When boomers ask, “How are you,” do they really care?!?

If you’re a baby boomer, you’ll get this. We mean, you’ll really get it! Namely, the all-too-familiar habit some of us have of actually telling people how we are when they ask, “How are you?” It seems to be driving Santa Barbara, California’s Barbara Greenleaf up the wall. But if you ask her how it feels to be stuck to that wall, she won’t tell you.

As far as I’m concerned, the only acceptable response to the polite question, “How are you?”, is the equally polite response, “Fine.” Sadly, though, a whole generation didn’t get the memo that says, “The world doesn’t really want to hear your problems” and that generation is now mine. Which means, fellow boomer, yours.

Once upon a time it was only my Uncle Willie who, when asked “How are you?”, actually went into detail, but now a shocking number of my contemporaries have taken up the tell-all cudgel. Why? They’re not running for president, so why do we need to know?

When reporters asked President Lyndon B. Johnson about his gallbladder operation, he pulled up his shirt and displayed the scar.

Maybe Lyndon Johnson had to bare his gallbladder scar and Dwight Eisenhower had to circulate his cardiogram to reassure the populace that they would live out their terms, but Morty Dunklemeyer, the Buick dealer who lives two doors down? Really??? I don’t think the American people will rest any easier in their beds knowing that, although his blood pressure registered 150 over 100 at his last reading, he’s now taking Metopolol to lower it. And as for his trick knee….

Barbara Greenleaf

Nor do I need to know what the X-ray of Morty’s hip revealed, why he needed an MRI, and how he really should go for another CAT scan but that it will have to wait until after his colonoscopy. And though his overall cholesterol reading is over 200, his HDL, the “good” cholesterol, is so much higher than his LDL, the “bad” cholesterol, that his doctor is holding off on the Lipitor for now. As my eyes glaze over and my mind desperately reaches out to my happy place, I ruefully reflect that, with the Mortys of the world, you get the diagnosis and the prognosis but, alas, never the synopsis.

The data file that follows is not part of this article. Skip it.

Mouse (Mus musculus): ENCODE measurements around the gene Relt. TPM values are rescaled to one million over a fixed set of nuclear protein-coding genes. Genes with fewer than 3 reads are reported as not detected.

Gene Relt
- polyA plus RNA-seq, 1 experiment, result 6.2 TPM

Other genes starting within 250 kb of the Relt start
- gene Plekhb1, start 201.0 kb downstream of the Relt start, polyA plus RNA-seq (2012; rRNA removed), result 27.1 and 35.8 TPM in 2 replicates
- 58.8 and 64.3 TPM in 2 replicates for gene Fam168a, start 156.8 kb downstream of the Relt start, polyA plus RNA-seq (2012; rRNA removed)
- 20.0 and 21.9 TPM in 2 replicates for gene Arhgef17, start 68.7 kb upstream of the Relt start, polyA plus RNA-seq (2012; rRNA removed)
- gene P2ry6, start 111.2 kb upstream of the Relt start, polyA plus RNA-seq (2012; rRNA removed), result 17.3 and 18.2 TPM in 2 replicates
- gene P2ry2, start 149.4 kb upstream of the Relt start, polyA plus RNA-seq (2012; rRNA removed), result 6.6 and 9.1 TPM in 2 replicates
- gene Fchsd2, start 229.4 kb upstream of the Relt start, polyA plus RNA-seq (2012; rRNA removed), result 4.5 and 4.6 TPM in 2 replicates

After a certain age, every communal get-together seems to start with a 15-minute organ recital, and it’s not of the hymnal sort. Based on these orations I would say that America is now not only the arsenal of democracy, it’s also the arsenal of home remedies. Our bathrooms are chock full of muscle relaxants, Ace bandages, Epsom salts, heating blankets, knee braces, arm slings, and wrist supports. And those are only the orthopedic fixes.

Even though I’m definitely not discussing health, I secretly hope you have a feel-better tip for me. If you don’t, then you’re the only one. Everyone else I know is loaded with advice, and they’re adamant about it. Have a delicate stomach? You must try the Low Fodmap Diet (or Paleo, or Mediterranean, or Atkins). Got a bad back? You have to use my chiropractor (or yoga instructor, acupuncturist, tai chi practitioner).

Actually, if you’re really uncomfortable, nothing beats two acetaminophen and two ibuprofen. But, as I have taken a vow of silence when it comes to medical issues, you didn’t hear that from me.

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You can buy Barbara’s book here: “Children Through the Ages: A History of Childhood.”

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5 Comments

  1. My best advice for feeling well is finding something to laugh about each day. Thank you for providing me with this morning”s dose.

  2. All too true these days… But that’s because America has become one giant medical/medicine-for-profit Corporation. When you turn a certain age, you get sucked up into the grinder, and are stuffed with as many for-profit drugs as doctors can get you to suck down. Sadly, for many, life is based around their next doctor visit. And even sadder is the fact that many people actually believe that their ‘friendly’ doctor actually cares about them.

  3. Funny and ‘on point.’ It’s reflexive for some, like showing pics of your grandkids. I try not to do it, letting that beast out of the bag only with a small group of fellow boomers. On the serious side, however, I am surprised and concerned by the number of boomers who use prescription tranquilizers to deal with the very real problems of aging. I think the country is paying a price for that (I’ll let you all think about that). A pundit I listen to on occasion often wonders how many of our elected representatives take meds for anxiety and/or depression, and what that may do to their faculties.

    Anyway, good piece!

  4. I have a canned response of “Another day, another dollar in the hole….”
    I figure if I want their medical history, I can probably find it on Facebook. But you won’t find mine there. Something about COMSEC and OPSEC carried over from active duty…

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